UK Support For EU Nature Laws But Weakens Air Pollution Targets
Today’s declaration by Environment Minster Rory Stewart that the UK Government doesn’t support a renegotiation of crucial EU nature laws, has been welcomed by Friends of the Earth.
Speaking in an important debate about the future of nature protection in Brussels today, Mr Stewart told the EU Environment Council that the UK does not want to renegotiate European nature directives. The EU laws protect important sites for nature and iconic species across the EU.
This is the first time that the UK’s position has been clearly set out in support of the directives. The laws are currently under review by the European Commission prompting concerns that they will be weakened.
A final decision on whether EU nature directives will be changed will be made in 2016. But there was strong agreement in today’s Environment Council that the focus should be on better implementation of the laws and a majority of Member States did not support opening them up to renegotiation.
Welcoming today’s news, Friends of the Earth CEO Craig Bennett said: “It’s great news that UK Environment Minister Rory Stewart has backed crucial European laws that protect our most precious nature sites and iconic species.
“Over half a million people throughout Europe have called for these laws to be maintained and better enforced.
“Protecting nature is fundamental to our wellbeing and that of future generations – weakening laws that protect nature could have a devastating impact.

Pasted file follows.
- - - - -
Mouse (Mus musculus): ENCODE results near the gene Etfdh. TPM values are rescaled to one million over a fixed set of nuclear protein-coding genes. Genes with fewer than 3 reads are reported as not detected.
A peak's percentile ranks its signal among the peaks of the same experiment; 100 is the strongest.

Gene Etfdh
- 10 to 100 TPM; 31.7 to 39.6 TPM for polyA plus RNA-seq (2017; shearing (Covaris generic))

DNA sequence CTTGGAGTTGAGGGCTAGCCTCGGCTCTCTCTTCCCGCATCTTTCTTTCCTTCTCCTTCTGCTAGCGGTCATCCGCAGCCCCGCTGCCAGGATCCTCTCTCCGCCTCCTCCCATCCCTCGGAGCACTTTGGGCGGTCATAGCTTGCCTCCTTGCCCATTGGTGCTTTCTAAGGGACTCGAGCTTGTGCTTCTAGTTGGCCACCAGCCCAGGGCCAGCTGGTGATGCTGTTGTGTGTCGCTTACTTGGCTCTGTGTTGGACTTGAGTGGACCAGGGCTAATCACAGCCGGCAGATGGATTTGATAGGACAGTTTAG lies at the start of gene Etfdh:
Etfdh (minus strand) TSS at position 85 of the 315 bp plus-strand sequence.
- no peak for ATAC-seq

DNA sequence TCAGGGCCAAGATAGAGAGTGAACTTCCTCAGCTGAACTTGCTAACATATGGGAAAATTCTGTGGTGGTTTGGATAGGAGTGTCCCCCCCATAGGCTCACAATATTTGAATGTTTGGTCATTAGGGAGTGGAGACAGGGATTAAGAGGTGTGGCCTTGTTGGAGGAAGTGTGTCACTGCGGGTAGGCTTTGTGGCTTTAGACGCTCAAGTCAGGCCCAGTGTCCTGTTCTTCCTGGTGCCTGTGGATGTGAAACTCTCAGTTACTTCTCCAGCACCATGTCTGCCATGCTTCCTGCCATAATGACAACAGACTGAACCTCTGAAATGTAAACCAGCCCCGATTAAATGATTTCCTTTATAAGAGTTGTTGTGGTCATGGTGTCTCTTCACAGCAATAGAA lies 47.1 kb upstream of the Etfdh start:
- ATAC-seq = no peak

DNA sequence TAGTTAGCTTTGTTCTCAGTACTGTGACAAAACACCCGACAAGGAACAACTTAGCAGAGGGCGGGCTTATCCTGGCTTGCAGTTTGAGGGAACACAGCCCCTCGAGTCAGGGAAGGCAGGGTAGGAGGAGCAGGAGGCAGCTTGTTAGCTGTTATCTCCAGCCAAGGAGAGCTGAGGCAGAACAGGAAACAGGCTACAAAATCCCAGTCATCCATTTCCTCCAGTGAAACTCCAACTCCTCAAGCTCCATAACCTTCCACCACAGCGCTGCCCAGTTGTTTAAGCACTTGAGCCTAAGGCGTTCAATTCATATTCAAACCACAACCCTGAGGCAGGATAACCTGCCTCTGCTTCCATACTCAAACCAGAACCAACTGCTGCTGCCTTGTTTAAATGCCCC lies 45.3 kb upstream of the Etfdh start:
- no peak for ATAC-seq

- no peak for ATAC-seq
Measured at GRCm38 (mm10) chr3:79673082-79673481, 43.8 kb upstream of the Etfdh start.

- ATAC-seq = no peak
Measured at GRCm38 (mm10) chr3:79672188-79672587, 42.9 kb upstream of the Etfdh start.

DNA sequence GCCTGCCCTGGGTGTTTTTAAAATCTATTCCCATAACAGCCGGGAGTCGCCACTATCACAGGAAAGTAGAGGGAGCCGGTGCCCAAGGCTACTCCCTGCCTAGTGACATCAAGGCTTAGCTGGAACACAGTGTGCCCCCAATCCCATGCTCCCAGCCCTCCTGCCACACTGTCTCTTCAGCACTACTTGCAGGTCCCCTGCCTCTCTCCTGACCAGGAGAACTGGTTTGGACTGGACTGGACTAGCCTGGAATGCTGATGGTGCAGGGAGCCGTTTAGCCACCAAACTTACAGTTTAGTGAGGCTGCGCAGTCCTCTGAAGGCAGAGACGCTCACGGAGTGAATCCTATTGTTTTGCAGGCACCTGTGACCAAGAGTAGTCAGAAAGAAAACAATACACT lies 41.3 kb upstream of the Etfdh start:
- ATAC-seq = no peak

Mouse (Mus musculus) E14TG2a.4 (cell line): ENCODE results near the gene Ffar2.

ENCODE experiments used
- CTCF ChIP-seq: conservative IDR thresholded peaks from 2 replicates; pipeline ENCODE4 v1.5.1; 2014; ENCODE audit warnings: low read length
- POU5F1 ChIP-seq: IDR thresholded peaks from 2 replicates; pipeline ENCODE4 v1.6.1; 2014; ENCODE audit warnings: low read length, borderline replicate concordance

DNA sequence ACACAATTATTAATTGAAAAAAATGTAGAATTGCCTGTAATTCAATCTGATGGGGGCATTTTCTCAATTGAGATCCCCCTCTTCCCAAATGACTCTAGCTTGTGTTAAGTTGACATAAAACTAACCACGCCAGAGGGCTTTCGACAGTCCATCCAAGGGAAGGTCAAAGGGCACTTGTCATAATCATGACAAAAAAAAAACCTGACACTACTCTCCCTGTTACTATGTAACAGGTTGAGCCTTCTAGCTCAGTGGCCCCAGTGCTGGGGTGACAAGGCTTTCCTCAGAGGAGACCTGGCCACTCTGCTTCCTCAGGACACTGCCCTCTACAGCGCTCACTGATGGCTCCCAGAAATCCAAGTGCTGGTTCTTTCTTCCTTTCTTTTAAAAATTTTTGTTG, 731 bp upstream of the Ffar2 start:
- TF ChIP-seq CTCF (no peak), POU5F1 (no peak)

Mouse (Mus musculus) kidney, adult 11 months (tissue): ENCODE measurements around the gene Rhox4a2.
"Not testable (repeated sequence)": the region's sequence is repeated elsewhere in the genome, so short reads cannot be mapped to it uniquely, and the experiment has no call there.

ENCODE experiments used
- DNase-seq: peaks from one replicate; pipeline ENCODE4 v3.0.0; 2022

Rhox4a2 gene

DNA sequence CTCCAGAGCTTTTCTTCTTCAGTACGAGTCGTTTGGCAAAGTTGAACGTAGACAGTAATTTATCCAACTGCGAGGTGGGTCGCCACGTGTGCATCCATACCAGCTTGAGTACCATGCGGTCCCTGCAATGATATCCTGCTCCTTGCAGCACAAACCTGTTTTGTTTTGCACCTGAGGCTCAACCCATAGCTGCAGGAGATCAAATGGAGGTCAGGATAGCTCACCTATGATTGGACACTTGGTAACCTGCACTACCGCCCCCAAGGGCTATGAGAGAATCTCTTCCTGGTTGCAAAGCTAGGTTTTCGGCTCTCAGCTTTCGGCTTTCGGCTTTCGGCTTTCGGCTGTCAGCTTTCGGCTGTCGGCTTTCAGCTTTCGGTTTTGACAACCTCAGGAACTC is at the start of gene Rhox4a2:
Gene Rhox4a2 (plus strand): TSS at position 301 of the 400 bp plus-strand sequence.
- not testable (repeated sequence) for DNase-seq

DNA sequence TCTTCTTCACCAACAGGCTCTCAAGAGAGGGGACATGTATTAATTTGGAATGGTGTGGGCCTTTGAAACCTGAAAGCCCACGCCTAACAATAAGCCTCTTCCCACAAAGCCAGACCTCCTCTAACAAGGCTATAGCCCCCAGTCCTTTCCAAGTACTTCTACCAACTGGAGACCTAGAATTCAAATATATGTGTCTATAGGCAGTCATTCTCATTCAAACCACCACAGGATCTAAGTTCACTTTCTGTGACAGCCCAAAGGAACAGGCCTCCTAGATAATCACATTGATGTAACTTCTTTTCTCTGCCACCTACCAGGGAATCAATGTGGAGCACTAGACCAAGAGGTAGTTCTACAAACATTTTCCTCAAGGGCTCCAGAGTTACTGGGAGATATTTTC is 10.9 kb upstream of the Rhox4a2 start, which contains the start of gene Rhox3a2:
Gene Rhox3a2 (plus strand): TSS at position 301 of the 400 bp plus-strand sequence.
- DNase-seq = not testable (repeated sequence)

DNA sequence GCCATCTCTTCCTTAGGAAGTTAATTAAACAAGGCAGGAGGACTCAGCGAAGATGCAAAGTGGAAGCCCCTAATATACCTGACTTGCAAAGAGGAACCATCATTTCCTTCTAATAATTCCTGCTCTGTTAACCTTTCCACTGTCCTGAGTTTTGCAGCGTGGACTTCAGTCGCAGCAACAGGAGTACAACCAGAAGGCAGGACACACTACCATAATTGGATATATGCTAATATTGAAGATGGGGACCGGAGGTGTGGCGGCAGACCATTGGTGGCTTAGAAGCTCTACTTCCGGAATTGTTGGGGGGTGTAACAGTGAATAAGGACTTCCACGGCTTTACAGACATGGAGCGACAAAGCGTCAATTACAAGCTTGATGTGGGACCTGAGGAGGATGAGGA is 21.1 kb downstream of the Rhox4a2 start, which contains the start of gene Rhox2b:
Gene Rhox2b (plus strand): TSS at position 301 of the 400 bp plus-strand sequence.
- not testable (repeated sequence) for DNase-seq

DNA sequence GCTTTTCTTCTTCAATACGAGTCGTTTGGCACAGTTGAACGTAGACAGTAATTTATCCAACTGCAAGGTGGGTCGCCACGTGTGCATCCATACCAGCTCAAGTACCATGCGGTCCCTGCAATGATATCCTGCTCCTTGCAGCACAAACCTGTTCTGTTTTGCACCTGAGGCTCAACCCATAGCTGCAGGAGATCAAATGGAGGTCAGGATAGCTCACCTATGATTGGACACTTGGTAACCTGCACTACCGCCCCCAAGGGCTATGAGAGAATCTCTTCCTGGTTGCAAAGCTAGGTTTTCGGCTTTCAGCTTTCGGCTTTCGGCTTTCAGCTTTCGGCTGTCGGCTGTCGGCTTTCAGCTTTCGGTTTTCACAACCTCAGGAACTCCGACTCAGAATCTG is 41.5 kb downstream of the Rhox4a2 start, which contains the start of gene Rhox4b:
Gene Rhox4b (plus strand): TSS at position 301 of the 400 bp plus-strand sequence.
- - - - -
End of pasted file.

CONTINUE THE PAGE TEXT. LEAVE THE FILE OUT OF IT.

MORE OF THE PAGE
“But nature is in trouble in the UK and across Europe. We need a firm commitment to enforce these laws and tackle the many threats to our natural world including, intensive farming and climate change.”
Air pollution targets weakened
EU environment ministers have agreed today to weaken new air pollution targets under a new Directive aimed at protecting human health. Air pollution causes over 400,000 early deaths each year in the EU. The weaker targets will mean that tens of thousands fewer lives will be saved.
The UK government in particular has successfully pushed to diminish targets following pressure from the NFU.
Alan Andrews, air pollution lawyer at ClientEarth, said: “Today’s agreement is a betrayal of our right to breathe clean air. Member States have lowered targets and brought in a raft of legal loopholes which will allow them to breach targets with impunity. The UK has failed to show leadership, bowing to industry lobbying rather than standing shoulder to shoulder with progressive countries like Sweden and the Netherlands.
“Tens of thousands of people will die early in Britain and across Europe as a result.”
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